Use of Machine Learning and Regression Methods in processing PM2.5 Air Pollutants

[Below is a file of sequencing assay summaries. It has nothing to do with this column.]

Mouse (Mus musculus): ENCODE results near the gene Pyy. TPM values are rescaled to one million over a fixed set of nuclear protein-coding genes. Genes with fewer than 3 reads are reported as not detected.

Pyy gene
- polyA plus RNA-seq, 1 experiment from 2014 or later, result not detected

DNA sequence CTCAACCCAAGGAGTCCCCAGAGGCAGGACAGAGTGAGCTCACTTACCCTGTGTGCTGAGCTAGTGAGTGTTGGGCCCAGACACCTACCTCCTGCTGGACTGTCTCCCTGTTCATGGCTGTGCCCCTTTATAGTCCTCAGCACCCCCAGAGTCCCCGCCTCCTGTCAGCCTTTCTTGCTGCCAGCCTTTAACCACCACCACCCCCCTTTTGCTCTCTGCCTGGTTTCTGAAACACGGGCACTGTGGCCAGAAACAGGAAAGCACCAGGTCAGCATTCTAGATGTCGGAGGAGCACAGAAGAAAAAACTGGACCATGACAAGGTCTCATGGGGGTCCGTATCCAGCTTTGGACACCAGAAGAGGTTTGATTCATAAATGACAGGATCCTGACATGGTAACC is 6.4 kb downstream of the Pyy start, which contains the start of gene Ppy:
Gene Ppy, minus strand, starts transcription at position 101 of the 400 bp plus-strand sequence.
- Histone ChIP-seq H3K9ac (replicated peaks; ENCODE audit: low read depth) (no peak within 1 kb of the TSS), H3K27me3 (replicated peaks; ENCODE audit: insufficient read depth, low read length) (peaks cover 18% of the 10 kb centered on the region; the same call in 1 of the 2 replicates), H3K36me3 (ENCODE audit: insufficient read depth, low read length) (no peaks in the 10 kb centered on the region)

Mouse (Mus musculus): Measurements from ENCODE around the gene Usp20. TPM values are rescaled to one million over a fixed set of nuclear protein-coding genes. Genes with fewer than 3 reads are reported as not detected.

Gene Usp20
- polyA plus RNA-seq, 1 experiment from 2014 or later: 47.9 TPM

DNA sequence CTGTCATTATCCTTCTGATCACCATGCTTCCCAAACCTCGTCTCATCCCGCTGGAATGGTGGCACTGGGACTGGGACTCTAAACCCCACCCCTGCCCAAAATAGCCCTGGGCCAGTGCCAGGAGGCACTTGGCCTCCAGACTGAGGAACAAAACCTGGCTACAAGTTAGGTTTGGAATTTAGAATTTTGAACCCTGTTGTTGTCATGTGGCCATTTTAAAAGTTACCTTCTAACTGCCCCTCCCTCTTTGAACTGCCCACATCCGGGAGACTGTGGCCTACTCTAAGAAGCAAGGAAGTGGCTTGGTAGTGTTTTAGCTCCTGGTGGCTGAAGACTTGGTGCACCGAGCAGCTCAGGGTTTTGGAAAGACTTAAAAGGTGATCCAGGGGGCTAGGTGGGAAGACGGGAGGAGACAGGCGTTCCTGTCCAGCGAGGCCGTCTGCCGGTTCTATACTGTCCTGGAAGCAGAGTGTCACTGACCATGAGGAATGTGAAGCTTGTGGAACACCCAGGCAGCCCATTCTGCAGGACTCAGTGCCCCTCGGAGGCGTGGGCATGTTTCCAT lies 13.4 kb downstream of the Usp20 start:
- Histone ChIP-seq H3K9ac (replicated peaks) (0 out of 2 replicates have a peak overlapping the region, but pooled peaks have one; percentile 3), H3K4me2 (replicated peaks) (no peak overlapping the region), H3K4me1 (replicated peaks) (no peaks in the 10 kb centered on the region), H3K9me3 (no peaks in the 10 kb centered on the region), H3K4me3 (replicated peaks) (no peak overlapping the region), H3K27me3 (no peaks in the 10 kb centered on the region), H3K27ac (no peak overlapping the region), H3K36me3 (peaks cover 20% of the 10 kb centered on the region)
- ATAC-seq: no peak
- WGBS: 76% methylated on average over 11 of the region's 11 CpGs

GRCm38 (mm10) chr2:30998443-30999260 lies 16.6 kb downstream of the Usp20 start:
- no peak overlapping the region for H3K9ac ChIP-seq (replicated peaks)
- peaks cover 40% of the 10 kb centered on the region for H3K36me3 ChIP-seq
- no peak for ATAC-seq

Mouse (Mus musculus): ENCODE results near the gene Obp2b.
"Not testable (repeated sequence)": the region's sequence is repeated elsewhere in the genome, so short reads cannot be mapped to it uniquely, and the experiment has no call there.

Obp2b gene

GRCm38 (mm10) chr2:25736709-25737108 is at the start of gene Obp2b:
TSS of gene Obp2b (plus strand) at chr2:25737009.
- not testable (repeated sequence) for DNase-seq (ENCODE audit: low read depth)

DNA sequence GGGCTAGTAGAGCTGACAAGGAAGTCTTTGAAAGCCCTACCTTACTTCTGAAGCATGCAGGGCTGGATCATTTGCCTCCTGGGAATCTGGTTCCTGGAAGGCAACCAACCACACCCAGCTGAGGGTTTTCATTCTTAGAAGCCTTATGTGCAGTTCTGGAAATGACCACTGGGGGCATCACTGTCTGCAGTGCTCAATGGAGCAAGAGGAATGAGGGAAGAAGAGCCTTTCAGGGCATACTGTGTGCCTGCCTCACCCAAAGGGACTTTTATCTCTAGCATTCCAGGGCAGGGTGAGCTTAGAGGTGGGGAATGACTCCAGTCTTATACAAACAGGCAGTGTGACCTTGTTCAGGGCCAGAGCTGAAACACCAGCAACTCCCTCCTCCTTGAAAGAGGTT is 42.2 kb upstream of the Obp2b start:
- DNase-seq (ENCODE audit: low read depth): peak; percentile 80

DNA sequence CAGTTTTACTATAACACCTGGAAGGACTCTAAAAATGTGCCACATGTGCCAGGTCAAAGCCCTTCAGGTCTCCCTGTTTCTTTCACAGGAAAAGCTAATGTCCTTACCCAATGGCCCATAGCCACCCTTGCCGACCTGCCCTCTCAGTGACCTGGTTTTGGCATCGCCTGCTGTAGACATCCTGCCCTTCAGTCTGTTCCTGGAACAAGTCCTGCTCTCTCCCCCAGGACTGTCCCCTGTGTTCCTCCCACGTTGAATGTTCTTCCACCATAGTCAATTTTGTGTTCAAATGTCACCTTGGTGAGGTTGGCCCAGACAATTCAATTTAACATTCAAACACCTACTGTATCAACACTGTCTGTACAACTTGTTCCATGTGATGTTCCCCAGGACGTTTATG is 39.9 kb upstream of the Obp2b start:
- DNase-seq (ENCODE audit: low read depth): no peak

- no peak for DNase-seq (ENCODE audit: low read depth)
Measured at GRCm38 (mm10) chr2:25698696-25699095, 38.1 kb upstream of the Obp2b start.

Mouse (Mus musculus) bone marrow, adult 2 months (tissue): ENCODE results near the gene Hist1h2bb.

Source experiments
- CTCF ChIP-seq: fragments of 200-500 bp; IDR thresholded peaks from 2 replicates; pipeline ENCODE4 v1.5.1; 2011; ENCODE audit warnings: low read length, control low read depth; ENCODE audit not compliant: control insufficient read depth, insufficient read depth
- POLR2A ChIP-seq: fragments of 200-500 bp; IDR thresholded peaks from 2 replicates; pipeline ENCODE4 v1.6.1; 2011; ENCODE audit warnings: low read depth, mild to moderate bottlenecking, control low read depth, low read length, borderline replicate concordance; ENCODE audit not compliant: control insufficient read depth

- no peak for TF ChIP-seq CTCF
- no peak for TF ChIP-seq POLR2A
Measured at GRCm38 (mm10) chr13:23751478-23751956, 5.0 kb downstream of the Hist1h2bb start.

Air quality prediction is a critical aspect of environmental management and public health protection. Accurate forecasting of ground-level air pollutants is essential for implementing effective mitigation strategies. This study presents a new approach to enhance air quality prediction by integrating spatiotemporal observation system datasets with regression methods. The methods involve the collection of real-time data obtained from an observation system of ground-level monitoring stations equipped with low-cost air sensors. These stations are distributed across different areas to capture variations in air quality, specifically in particles that are 2.5 microns or less in diameter (PM2.5). To strengthen the predictive capabilities, simulations based on atmospheric data are employed. These models also take into account various influencing factors, such as emission and weather patterns. The observational data is then blended with the numerical simulations, ensuring a coherent and accurate representation of the spatiotemporal air quality patterns. The versatility of the methodology makes it suitable for various geographical locations and atmospheric conditions. As air quality remains a global concern, this research contributes significantly to advancing our ability to forecast ground-level pollutant concentrations accurately, ultimately facilitating more effective and targeted measures to mitigate air pollution and safeguard public health.
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